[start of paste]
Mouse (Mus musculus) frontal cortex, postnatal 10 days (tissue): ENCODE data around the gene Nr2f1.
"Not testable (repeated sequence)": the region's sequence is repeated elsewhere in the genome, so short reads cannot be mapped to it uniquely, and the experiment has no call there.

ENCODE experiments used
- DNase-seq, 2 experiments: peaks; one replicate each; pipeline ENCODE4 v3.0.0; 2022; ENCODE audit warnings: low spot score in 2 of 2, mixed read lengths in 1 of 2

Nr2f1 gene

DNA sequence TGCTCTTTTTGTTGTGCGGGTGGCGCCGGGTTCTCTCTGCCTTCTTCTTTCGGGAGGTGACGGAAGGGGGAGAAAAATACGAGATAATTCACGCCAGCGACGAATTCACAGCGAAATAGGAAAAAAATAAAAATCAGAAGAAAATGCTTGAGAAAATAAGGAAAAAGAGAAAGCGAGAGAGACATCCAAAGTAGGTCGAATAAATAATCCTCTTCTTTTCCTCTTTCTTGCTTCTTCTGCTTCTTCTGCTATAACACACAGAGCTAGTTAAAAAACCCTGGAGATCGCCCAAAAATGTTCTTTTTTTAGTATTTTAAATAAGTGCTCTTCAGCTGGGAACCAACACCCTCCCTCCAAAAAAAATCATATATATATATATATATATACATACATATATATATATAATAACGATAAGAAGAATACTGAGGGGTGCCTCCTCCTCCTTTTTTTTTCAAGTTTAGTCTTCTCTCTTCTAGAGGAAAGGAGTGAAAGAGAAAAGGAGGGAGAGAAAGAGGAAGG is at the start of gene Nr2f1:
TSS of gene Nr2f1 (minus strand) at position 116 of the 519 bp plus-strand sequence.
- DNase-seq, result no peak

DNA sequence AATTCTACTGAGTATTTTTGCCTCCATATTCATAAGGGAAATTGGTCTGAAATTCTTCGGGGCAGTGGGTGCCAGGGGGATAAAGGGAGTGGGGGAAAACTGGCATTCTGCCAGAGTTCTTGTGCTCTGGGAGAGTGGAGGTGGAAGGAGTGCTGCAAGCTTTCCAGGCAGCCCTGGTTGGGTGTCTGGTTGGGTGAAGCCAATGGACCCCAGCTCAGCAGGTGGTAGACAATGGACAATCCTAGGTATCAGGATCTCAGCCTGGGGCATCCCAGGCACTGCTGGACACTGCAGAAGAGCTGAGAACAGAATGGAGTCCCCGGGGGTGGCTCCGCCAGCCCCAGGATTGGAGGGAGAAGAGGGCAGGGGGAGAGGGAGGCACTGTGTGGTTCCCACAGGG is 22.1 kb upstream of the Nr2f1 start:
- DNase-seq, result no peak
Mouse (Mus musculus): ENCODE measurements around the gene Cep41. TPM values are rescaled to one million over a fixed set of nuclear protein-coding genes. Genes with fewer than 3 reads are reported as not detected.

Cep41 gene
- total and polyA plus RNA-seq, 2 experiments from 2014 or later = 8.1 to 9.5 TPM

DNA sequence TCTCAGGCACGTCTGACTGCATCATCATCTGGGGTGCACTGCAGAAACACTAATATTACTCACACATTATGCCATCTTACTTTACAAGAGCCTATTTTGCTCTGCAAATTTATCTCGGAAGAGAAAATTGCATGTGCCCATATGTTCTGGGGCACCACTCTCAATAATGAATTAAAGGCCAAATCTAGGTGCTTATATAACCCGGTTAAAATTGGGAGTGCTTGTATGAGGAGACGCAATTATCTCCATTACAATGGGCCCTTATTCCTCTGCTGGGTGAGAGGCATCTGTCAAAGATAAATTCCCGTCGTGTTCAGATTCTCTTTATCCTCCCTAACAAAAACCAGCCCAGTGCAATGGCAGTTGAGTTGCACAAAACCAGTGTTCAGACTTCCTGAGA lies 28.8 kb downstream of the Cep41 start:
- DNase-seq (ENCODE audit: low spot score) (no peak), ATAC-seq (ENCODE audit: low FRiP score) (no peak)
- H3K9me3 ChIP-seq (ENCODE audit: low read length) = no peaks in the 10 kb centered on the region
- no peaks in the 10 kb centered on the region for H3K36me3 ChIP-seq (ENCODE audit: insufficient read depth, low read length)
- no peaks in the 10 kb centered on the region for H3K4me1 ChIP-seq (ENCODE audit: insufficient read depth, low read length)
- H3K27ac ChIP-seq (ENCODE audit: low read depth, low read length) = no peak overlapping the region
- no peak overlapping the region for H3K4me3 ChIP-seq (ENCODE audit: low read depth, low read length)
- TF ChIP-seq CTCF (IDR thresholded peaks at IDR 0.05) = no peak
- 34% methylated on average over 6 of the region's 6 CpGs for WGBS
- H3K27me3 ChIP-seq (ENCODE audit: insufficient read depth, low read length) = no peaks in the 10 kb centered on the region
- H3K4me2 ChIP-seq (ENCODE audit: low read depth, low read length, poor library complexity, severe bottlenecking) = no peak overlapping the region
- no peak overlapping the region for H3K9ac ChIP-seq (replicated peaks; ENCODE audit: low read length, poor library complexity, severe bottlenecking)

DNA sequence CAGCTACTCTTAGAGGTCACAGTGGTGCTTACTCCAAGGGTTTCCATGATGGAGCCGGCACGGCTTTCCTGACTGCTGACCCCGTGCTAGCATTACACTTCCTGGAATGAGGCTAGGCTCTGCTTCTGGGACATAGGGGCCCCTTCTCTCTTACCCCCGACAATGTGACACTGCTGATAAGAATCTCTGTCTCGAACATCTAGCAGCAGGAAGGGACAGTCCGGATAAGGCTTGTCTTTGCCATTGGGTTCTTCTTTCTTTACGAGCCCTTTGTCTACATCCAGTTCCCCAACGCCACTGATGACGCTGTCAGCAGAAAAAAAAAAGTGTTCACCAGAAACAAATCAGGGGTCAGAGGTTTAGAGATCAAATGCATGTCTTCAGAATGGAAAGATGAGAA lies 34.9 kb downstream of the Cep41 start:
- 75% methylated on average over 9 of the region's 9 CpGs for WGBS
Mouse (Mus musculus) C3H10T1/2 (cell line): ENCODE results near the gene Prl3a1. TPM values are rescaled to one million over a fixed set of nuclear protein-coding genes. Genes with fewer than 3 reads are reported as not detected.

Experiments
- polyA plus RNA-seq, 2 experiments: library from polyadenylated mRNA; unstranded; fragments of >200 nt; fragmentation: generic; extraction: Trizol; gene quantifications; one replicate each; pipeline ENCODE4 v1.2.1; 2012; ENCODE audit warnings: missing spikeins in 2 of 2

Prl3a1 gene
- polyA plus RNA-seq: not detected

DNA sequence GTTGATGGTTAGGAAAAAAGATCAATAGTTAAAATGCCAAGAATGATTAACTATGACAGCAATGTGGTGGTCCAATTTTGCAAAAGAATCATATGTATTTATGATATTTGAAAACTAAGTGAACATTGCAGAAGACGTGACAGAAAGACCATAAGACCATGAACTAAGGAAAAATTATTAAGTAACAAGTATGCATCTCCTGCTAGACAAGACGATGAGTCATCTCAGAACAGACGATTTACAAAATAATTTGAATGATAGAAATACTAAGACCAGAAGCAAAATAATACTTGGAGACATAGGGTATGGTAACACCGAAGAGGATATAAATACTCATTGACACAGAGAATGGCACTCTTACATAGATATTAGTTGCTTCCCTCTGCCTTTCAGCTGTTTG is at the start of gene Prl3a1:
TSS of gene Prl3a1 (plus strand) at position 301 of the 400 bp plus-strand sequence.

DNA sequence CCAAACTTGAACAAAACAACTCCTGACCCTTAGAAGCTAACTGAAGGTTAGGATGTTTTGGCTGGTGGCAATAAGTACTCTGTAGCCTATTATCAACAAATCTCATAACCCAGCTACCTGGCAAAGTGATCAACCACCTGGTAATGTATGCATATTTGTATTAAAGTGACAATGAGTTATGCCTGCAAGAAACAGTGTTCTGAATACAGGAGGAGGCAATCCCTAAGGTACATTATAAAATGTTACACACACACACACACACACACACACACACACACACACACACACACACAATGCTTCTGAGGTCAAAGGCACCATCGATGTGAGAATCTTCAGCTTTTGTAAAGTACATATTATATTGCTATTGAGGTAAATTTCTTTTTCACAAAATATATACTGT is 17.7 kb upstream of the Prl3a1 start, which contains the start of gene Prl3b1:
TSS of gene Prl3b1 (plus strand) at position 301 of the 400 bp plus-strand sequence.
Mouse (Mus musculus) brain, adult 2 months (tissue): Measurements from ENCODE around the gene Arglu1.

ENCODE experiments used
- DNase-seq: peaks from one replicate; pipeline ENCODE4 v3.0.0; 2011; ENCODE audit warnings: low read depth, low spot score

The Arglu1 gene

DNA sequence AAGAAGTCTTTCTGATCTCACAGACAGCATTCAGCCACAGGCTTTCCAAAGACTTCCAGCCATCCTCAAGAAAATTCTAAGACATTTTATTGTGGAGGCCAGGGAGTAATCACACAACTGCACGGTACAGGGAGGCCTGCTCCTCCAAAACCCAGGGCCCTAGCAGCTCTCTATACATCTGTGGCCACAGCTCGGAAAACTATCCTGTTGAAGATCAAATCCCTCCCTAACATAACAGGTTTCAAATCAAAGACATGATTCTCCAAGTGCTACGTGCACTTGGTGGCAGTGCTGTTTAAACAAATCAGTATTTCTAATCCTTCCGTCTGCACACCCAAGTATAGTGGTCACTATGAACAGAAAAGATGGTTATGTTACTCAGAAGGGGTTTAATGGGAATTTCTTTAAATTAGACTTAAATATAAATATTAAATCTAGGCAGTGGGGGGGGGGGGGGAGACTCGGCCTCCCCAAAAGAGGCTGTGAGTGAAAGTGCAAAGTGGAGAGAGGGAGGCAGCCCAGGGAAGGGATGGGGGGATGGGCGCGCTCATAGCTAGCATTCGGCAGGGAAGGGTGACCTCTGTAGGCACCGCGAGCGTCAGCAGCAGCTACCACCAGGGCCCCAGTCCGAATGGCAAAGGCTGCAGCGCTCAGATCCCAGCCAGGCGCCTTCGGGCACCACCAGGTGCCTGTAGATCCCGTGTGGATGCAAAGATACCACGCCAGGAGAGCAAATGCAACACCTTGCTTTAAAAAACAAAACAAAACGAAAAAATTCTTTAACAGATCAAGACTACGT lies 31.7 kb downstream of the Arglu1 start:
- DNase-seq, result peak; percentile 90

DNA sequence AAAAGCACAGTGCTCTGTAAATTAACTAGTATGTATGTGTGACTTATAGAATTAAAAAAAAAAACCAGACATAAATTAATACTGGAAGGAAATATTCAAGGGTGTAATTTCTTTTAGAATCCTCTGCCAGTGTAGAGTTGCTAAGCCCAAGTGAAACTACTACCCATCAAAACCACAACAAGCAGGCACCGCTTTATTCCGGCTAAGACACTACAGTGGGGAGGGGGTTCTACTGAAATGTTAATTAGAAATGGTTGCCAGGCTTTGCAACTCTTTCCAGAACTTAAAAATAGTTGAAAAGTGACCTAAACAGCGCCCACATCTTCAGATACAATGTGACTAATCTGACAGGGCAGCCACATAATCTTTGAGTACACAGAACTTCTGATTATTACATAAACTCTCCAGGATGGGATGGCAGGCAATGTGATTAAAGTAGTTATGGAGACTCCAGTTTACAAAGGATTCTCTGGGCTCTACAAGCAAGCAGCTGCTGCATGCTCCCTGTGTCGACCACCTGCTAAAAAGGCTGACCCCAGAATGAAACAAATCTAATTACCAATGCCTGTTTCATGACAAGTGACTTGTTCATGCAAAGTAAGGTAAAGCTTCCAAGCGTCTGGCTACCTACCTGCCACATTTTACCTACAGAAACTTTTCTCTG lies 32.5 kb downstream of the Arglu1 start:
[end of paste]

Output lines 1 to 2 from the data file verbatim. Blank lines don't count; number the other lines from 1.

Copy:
Mouse (Mus musculus) frontal cortex, postnatal 10 days (tissue): ENCODE data around the gene Nr2f1.
"Not testable (repeated sequence)": the region's sequence is repeated elsewhere in the genome, so short reads cannot be mapped to it uniquely, and the experiment has no call there.